Beef Wraps

Remain abreast of the cattle & beef markets with our weekly Beef Wraps written by J.S. Ferraro EVP, Research and Analysis, Dr. Rob Murphy.

Beef Wrap June 10

The beef cutouts continued higher this week, with the Choice gaining
$3.81/cwt and the Select up $0.41. The cutouts started to struggle
some near the end of the week and that makes me think that the early
week gains were at least partly a function of the short kill the week
before. The gains were spread pretty much across the carcass
which also supports the idea that the short kill had a hand in this
week’s gains. Cash cattle posted a surprising turn around, averaging
$140.50, which was up about $1.50 from the week before. It is not
clear to me why cattle feeders were suddenly able to extract higher
money from packers after prices moved lower in each of the past 4
weeks. Some of it might be attributable to the way cattle have been
grading lately. The attached chart shows the percentage of beef
grading Choice or higher has fallen well below the levels seen in the
last couple of years.

At the same time, consumer demand for Choice product has been
increasing, so perhaps packers are having to reach more to find the
quantity of Choice-grading cattle they need and in some weeks that
may require higher cash prices. The Choice-Select spread averaged
over $20 this week. There has been a lot of chatter from the cowboys
about how current feedyards are these days and perhaps that is also
a factor. Cattle carcass weights continue to decline well beyond
where I thought the bottom would be and the DTDS weights have
dropped like a rock over the past 4-5 weeks. Super-high corn pricing
is probably causing cattle feeders to try and get cattle marketed as
quickly as possible so that they can save some on the feed bill.
Packers have played into that hand by keeping kills relatively strong
over the past month or two. Still, the number of cattle on feed is
record large right now, so at some point I would expect cash cattle to
continue trending lower. Packers will feel a margin squeeze next
week when those more expensive cattle show up at the packing plant
and cutout values are likely to be declining.

I calculate this week’s packer margin at around $310/head, but it is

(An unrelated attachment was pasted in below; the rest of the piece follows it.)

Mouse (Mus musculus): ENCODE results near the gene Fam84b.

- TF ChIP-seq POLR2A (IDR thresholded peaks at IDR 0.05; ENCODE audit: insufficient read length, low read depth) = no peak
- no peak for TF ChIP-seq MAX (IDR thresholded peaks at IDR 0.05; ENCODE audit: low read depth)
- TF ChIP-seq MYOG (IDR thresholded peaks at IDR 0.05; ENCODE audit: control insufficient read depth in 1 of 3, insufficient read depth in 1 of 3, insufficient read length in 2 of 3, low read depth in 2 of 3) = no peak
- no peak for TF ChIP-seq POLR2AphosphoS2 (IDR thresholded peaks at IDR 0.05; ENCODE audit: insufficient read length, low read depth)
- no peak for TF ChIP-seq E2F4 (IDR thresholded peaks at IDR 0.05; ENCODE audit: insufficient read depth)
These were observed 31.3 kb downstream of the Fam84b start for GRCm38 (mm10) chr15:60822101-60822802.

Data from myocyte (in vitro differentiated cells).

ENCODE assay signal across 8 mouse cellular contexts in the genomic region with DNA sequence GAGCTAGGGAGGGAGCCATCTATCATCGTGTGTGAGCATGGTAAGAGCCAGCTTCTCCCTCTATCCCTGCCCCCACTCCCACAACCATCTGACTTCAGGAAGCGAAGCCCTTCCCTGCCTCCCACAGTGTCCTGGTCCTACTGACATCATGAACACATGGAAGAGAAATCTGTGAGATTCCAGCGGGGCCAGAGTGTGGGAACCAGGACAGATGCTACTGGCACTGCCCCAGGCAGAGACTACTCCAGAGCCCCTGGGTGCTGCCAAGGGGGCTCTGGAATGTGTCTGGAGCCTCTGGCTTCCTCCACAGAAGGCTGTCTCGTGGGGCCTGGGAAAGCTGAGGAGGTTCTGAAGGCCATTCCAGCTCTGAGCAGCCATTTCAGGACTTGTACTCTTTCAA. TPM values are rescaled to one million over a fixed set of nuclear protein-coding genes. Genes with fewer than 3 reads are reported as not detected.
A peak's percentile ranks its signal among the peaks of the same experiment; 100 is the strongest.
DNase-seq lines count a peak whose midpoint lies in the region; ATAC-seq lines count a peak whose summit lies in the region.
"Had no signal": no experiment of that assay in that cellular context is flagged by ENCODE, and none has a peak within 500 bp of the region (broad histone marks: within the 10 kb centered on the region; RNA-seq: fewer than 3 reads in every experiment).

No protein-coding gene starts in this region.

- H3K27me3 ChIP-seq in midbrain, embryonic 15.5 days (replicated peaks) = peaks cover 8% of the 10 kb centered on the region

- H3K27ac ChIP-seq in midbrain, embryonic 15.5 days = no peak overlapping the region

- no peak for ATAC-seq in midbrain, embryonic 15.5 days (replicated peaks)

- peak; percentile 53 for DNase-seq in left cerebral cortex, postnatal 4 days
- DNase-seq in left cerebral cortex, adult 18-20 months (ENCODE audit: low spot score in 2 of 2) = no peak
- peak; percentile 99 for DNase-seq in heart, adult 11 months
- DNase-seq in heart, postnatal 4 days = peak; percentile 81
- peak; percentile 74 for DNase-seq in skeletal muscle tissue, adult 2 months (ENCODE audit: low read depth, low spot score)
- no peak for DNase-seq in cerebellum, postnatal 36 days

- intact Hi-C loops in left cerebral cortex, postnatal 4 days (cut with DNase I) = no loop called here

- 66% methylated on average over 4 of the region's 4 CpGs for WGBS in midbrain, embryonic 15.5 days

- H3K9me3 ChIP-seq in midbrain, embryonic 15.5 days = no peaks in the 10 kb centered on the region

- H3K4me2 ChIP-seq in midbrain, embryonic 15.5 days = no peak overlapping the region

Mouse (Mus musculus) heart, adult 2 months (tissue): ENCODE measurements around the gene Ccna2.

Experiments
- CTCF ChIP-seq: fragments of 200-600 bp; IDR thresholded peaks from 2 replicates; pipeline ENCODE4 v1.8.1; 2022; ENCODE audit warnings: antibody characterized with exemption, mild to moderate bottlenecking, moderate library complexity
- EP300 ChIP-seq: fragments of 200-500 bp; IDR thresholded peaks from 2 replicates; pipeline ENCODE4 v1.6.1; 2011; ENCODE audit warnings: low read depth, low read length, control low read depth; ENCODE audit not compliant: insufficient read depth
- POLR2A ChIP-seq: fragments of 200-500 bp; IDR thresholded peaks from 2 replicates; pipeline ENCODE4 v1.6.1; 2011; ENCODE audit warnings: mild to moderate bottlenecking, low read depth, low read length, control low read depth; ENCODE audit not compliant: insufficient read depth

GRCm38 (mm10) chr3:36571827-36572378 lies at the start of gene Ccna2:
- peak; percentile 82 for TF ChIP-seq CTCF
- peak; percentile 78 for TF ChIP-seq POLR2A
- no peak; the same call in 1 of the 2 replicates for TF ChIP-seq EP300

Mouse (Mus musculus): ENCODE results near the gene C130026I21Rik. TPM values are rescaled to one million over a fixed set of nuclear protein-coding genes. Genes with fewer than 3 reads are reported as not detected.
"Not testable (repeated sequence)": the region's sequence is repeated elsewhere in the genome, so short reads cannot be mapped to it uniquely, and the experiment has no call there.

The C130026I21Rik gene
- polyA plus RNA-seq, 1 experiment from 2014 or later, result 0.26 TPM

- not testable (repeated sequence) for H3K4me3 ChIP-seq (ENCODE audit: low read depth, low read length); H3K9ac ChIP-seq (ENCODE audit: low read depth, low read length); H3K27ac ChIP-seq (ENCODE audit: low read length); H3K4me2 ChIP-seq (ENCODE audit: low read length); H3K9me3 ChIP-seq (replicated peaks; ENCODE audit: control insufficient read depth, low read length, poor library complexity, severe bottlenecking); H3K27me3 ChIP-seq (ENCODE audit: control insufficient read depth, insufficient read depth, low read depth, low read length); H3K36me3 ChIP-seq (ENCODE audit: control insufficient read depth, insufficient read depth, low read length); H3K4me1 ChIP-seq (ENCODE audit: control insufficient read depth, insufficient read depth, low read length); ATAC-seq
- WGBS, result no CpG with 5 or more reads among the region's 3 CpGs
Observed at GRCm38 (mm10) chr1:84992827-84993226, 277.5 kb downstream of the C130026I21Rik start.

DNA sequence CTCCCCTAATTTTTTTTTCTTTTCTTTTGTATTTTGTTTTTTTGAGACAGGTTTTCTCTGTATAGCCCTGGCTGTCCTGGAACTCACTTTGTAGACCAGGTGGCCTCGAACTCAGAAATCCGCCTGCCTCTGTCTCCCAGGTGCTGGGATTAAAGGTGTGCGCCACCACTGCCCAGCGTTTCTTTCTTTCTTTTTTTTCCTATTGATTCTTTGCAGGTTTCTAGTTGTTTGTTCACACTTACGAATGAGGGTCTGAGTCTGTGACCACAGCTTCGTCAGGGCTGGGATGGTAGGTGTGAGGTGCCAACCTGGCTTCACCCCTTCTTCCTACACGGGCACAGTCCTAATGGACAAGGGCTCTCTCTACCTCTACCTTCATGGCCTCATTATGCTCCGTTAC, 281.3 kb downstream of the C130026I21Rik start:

likely to fall back below $250/head next week. It appears that the
days of super lucrative packer margins are now behind us. By the
time that we get into the second half of July, packer margins could be
solidly below $200/head. I don’t think there is much risk of them
going negative this summer, but the $800+ margins that we saw in
the summers of 2020 and 2021 are clearly off the table. This week’s
fed kill came in close to expectations at 529k, up 50k from the
previous week’s holiday shortened kill. I think we can expect a
steady stream of fed kills in the 520-530k range for the next couple of
months. That isn’t a big problem right now when lingering holiday
demand from Memorial Day, Father’s Day and Independence Day is
boosting consumption, but the seasonal suggests that demand will
suffer beyond the first of July.

The combined margin moved higher again this week, indicating that
we are still in the upcycle phase of demand but I expect that we will
see the combined margin turn lower within 2-3 weeks and it could
actually happen next week. All of the demand headwinds that I’ve
discussed previously: inflation, lack of stimulus, pandemic fading,
declining equity markets, remain in place. In fact, equity markets
took another dive toward the end of this week and it is looking like
there may be a lot more downside there. When consumers see their
stock portfolios losing money week after week, they feel poorer and
reflect that in their purchasing habits. The University of Michigan
consumer confidence index was released today and it dropped to its
lowest level since the series began back in the 1950s.

That is not the type of environment that would encourage robust beef
demand. So the demand story remains the same: we are in a brief
seasonal upcycle right now, but the longer-term trend towards softer
demand remains in place and will probably carry through the end of
this year, if not beyond. It doesn’t look like futures traders want to
hear that however, because they added more premium back into the
deferred contracts this week. Maybe they aren’t thinking too hard
about demand and are just focused on an eventual tightening of the
cattle supply. That could be a huge mistake because often demand
turns out to be a bigger price determinant than supply. And even so,
there is nothing bullish about the supply side for the remainder of


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